Jack Shafer of Politico magazine recently aired his argument against including newspapers in stimulus aid for companies hurt by what he calls the coronavirus apocalypse. As his title says, “Don’t waste stimulus money on newspapers. You wouldn’t put a dead man on a ventilator, would you?”
It’s a harsh assessment, coming not from a right-wing fanatic but someone who values the experience of reading the news on paper. He knows all too well the precarious state of the news industry even before the Covid-19 devastation, and I hate to admit I have to agree with him.
If you want to see my take on some of the deep systemic financial problems, just turn to my novel Hometown News, available as an ebook.
For a little perspective, you have to realize you can’t even purchase blank newsprint for the cost of your local paper, and that’s without anything on it or delivery to your doorstep or favorite store or the box on the corner.
Shafer is not talking about the handful of national papers that are thriving, thanks to a surge of online subscribers during the Trump nightmare. He’s talking about the local papers across the country, many of them now owned by hedge funds and similar short-view gaming investors. The kind of enterprise that has gone from family ownership with roots in the community to a global conglomerate that sees money in liquidation, as in who-are-you-all-anyway and why-do-you-matter when it comes to the locals.
Well, with oil companies lining up for relief aid, newspapers definitely should be higher on the list. But I digress.
In some ways, the papers are a canary in the mine shaft, or a dinosaur looking into the eyes of an approaching train, if you care to mix metaphors. Remember what happened to the railroads, after all, when the Interstates were built … with public money. Again, I digress.
The biggest question for me is what happens to local communities if and/or when the local papers expire.
First, of course, is that the public loses an essential watchdog on grassroots level politics. Believe me, local officials act differently when they know they’re under scrutiny. It will cost you dearly when they’re not.
Covering their meetings and the impact takes time, knowledge, ability, and courage. If you’re simply blogging in your spare time, you can be bullied or miss the follow-up phone calls. ‘Nuff said there. We’re facing a threat to ground-level democracy, OK? How many of us can really afford a lawyer?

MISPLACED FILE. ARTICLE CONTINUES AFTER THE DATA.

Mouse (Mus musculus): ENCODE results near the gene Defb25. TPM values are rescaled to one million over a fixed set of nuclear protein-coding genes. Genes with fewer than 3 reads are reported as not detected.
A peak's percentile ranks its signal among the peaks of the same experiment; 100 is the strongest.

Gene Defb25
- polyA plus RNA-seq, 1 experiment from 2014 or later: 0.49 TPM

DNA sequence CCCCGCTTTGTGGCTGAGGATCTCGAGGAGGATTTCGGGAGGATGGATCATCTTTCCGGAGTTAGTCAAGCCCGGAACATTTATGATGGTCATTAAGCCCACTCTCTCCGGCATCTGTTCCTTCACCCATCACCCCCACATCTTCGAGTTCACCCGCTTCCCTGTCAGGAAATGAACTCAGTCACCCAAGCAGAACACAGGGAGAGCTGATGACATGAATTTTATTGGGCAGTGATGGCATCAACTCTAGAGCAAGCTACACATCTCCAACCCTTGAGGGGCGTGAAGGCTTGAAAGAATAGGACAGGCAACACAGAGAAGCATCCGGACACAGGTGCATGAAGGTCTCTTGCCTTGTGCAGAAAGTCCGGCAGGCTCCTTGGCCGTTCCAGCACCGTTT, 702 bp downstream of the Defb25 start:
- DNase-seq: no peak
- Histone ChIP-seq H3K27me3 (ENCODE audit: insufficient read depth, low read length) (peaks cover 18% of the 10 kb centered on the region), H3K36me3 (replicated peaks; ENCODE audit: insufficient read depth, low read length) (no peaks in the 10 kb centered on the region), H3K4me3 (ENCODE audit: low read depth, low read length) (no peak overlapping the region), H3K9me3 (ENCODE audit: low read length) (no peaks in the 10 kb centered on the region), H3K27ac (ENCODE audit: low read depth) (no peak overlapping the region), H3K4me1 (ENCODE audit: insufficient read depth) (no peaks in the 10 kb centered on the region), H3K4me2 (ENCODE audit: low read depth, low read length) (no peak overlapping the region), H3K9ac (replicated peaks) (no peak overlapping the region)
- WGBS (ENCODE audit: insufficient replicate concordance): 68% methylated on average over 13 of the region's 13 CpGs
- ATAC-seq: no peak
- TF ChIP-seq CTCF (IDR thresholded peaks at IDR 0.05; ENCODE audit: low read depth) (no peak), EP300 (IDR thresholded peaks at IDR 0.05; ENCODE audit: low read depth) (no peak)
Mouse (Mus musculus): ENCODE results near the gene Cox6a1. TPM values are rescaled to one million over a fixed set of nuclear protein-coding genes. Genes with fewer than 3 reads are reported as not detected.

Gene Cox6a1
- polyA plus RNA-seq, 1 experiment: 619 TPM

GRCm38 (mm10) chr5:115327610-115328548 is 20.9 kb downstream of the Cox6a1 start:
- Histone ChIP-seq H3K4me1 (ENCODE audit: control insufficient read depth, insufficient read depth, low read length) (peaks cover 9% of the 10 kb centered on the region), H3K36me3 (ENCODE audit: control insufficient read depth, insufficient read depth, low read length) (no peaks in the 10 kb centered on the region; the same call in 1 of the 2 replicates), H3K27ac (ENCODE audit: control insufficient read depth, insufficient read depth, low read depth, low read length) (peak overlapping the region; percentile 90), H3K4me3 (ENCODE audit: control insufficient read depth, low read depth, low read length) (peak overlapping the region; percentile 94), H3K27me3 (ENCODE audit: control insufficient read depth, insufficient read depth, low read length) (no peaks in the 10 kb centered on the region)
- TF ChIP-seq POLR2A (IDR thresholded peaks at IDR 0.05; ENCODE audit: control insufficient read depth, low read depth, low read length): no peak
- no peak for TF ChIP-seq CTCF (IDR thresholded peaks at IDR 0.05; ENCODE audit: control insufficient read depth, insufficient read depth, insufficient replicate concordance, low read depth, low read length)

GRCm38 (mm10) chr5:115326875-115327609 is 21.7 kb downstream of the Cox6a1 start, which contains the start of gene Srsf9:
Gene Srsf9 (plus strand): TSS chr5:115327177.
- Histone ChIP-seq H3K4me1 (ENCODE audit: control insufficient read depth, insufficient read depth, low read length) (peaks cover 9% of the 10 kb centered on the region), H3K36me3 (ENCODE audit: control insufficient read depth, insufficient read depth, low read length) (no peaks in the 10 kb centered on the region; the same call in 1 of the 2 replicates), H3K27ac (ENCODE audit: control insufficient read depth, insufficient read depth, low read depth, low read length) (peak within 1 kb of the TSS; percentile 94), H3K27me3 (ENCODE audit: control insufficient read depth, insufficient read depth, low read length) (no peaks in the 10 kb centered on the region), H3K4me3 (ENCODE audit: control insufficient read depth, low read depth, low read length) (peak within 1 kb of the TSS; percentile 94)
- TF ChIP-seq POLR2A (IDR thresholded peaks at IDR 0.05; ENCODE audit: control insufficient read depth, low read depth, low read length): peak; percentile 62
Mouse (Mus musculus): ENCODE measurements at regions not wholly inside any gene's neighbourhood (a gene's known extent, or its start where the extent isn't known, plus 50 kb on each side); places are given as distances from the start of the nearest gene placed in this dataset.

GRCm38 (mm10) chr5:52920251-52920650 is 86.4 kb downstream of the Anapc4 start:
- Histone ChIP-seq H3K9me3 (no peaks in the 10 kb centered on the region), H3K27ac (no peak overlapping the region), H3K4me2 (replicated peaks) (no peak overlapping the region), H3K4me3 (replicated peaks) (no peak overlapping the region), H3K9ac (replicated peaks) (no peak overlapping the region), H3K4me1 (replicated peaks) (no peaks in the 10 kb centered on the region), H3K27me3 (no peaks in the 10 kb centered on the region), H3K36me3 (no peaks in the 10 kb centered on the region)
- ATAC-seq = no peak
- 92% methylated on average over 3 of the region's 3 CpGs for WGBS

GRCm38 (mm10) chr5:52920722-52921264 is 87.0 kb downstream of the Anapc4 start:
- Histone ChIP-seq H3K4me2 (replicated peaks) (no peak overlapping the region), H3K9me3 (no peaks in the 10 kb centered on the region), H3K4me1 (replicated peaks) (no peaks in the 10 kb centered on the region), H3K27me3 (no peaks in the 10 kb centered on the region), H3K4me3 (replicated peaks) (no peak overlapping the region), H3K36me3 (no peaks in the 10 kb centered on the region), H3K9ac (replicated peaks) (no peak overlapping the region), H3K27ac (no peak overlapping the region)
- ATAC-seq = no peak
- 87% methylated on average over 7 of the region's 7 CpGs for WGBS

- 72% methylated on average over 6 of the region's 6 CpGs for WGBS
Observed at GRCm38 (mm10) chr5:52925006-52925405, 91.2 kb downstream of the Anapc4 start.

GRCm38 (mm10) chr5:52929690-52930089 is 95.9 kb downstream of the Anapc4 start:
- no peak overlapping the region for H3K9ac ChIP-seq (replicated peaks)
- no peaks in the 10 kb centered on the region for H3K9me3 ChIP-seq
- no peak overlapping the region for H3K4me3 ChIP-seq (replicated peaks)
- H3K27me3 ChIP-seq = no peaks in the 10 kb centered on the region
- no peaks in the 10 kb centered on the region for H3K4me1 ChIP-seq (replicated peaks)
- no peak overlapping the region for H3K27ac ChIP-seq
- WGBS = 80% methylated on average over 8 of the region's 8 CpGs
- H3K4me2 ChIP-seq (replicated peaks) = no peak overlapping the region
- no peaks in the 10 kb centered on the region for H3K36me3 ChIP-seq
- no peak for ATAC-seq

Second, though, is the loss of local identity. I think most newspapers have fallen down here, failing to raise distinct columnists you just have to read first thing in the morning, but that’s not the only problem. How important is your neighborhood and the general area to you, anyway? Do you even know your neighbors?
A third problem involves the local economy. For one thing, there’s been a huge shift in local retailing, from mom-and-pop stores to the big-box intruders at the mall or Miracle Mile and then online, as in Amazon. The mom-and-pops are the lifeblood of newspaper revenue. Those glossy inserts pay next to diddly. And when’s the last time you saw anything from that monster Amazon or even Craig’s list, which is killing the classifieds?
The obvious shift would be from on-paper publication altogether to online presence only, but no newspapers have figured out how to manage this. It requires subscriber-paid content. Web users are way too used to getting everything for free.
By the way, I hope television and radio are not included in the assistance packages. Yes, they, too, are suffering loss of ad revenue and audience. Rotsaluck. Their news coverage, meanwhile, often rips off a lot of newspaper stories and then act as if they actually had reporters there. Who will take up the slack? Again, rotsaluck.
Which leads me to one more thought. Sports radio. That once hot-in-the-ratings screaming format that pushed broadcasting from music to talk and then to professional, mostly, athletics – with regional loyalties and identity. What’s happening there, now that nobody’s playing?
Where are you getting your community news?